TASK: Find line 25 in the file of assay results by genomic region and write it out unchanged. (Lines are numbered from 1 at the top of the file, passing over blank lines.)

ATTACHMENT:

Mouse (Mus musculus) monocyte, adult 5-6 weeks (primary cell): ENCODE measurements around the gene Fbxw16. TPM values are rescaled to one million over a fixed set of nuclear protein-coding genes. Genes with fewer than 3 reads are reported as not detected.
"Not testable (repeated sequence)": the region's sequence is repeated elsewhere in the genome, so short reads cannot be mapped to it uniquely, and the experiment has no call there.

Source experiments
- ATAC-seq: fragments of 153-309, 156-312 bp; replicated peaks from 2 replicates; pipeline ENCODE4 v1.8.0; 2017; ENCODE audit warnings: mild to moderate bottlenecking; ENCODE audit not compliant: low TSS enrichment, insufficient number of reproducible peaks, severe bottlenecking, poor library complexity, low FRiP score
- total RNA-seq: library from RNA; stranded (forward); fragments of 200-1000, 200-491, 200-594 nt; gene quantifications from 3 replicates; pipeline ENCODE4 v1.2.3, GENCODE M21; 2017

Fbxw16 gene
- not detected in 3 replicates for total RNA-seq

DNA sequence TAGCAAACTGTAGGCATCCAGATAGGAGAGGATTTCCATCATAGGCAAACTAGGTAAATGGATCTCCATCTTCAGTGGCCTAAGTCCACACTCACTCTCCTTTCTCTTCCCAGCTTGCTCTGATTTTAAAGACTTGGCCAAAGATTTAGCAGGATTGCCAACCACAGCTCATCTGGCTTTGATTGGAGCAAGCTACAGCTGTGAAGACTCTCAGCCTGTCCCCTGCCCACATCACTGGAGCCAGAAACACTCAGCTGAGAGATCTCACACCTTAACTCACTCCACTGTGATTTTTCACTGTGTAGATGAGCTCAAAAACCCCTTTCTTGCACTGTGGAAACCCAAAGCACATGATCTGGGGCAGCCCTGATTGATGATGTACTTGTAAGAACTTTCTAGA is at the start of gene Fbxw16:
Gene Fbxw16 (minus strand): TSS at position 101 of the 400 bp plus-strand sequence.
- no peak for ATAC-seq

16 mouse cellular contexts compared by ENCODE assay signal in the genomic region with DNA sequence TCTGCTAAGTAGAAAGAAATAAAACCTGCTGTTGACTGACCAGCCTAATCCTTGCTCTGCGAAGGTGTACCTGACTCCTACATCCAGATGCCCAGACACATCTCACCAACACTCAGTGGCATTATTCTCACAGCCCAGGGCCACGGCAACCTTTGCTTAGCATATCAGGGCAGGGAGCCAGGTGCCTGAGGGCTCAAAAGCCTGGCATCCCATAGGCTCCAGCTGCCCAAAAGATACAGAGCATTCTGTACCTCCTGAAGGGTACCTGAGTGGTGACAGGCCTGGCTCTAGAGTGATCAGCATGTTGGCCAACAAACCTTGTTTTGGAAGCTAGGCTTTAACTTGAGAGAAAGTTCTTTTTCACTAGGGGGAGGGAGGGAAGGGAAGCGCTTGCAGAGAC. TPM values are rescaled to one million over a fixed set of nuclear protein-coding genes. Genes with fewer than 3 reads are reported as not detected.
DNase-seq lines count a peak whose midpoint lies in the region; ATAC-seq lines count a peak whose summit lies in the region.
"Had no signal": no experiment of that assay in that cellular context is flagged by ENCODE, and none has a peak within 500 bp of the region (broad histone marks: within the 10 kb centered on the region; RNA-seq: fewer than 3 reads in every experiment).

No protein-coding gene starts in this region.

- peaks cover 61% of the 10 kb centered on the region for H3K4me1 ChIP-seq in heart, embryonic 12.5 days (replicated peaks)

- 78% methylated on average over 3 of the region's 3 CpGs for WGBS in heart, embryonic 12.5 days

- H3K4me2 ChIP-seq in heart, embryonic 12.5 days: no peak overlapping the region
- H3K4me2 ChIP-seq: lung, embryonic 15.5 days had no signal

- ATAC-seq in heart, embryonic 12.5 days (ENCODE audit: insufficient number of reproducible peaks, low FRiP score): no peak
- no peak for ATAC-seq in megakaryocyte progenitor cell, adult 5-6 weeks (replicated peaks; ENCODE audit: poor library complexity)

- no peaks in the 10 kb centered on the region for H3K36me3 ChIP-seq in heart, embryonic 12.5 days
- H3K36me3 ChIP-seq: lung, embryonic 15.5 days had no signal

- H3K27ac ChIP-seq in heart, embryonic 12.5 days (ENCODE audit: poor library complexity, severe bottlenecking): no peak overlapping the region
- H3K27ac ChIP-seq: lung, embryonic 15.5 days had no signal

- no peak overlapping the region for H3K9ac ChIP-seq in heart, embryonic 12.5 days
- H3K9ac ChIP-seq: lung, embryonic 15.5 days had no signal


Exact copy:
- no peak overlapping the region for H3K9ac ChIP-seq in heart, embryonic 12.5 days